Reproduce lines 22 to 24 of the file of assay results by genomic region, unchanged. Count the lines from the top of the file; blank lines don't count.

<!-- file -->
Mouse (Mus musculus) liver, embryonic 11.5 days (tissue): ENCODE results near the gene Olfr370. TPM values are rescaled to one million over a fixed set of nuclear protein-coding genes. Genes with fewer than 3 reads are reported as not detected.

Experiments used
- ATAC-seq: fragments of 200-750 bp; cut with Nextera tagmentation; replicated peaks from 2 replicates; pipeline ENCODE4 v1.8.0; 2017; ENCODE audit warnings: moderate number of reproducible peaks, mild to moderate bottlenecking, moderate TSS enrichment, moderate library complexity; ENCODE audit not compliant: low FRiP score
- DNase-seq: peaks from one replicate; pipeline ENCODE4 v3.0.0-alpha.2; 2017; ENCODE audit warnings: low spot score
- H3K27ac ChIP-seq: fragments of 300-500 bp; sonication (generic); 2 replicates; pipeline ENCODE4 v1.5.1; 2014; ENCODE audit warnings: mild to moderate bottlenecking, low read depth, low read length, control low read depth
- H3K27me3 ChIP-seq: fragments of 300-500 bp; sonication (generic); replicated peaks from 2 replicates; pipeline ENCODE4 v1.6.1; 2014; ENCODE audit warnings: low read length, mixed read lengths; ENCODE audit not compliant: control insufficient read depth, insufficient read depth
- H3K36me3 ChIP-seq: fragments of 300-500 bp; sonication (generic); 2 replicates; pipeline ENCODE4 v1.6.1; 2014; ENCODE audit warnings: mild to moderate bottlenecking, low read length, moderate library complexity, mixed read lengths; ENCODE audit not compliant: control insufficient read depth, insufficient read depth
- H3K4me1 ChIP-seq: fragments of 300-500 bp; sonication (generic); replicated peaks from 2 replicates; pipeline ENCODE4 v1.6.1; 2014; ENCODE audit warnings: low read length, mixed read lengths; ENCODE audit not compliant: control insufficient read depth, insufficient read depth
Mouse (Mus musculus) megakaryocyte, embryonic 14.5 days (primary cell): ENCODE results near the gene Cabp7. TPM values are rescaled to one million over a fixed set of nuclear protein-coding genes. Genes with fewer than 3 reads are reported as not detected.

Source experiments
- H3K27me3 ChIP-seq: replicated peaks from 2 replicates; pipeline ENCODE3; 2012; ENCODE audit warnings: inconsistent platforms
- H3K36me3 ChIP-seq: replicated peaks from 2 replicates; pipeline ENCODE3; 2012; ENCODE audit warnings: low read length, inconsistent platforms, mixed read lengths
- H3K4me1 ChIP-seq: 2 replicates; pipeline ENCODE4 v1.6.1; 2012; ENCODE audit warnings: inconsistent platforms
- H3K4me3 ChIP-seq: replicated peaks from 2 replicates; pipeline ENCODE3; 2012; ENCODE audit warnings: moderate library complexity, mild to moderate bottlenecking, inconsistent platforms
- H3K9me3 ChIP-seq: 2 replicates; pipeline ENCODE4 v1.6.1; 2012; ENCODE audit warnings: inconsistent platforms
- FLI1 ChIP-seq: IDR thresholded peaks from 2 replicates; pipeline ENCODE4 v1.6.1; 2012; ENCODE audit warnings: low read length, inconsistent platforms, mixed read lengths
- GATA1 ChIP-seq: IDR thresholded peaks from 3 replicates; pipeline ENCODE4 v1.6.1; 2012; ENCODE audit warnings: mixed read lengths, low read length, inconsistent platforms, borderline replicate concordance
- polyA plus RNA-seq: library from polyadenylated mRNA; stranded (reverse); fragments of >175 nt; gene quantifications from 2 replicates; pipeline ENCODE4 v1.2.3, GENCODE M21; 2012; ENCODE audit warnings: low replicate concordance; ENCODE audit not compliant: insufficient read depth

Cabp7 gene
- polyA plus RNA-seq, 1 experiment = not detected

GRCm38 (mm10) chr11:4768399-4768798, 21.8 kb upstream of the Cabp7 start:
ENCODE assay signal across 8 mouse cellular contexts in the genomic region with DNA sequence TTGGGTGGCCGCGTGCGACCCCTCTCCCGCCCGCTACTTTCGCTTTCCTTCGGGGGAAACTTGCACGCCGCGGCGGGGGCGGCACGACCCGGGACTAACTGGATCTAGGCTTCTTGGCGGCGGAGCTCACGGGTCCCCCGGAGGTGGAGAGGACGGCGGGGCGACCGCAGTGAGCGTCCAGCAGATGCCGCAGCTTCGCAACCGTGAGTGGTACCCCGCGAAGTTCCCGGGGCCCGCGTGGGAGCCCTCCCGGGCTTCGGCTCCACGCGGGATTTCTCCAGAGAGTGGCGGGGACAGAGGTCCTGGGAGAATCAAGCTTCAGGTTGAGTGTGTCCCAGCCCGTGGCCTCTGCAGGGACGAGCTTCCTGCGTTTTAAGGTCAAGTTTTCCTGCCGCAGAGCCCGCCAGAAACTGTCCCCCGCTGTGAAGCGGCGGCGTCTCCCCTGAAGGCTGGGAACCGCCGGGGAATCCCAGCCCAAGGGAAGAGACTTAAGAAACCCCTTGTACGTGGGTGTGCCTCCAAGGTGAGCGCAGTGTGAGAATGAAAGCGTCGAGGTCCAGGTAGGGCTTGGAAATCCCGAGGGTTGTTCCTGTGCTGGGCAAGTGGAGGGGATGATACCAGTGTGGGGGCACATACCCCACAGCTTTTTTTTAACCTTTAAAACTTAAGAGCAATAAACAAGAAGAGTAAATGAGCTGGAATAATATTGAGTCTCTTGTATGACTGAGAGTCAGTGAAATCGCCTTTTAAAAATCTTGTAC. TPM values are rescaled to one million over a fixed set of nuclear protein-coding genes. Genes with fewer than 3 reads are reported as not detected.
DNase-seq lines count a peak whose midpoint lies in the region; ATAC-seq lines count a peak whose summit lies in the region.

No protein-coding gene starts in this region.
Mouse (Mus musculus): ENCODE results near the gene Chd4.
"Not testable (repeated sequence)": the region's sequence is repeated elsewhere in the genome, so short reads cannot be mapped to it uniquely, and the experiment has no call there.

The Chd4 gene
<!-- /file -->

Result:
ENCODE assay signal across 8 mouse cellular contexts in the genomic region with DNA sequence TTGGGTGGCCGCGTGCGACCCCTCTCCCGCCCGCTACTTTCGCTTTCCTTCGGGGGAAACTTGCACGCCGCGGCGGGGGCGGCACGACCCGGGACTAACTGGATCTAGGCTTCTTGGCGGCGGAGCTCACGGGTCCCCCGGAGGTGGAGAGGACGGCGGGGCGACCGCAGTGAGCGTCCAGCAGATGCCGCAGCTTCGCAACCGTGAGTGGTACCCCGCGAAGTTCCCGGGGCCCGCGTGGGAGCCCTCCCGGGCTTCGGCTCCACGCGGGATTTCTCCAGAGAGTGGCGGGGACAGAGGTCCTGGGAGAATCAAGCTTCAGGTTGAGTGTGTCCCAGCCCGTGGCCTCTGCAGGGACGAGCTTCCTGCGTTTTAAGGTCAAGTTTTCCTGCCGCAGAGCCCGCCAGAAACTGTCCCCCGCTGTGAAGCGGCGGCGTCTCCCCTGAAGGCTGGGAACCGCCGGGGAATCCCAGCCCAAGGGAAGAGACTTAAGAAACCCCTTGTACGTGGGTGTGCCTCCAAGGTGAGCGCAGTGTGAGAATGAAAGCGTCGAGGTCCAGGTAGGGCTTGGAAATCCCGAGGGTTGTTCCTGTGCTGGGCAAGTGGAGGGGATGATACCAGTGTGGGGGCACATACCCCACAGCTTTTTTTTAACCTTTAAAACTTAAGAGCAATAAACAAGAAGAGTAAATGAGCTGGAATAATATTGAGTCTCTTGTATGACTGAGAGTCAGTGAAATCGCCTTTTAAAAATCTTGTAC. TPM values are rescaled to one million over a fixed set of nuclear protein-coding genes. Genes with fewer than 3 reads are reported as not detected.
DNase-seq lines count a peak whose midpoint lies in the region; ATAC-seq lines count a peak whose summit lies in the region.

No protein-coding gene starts in this region.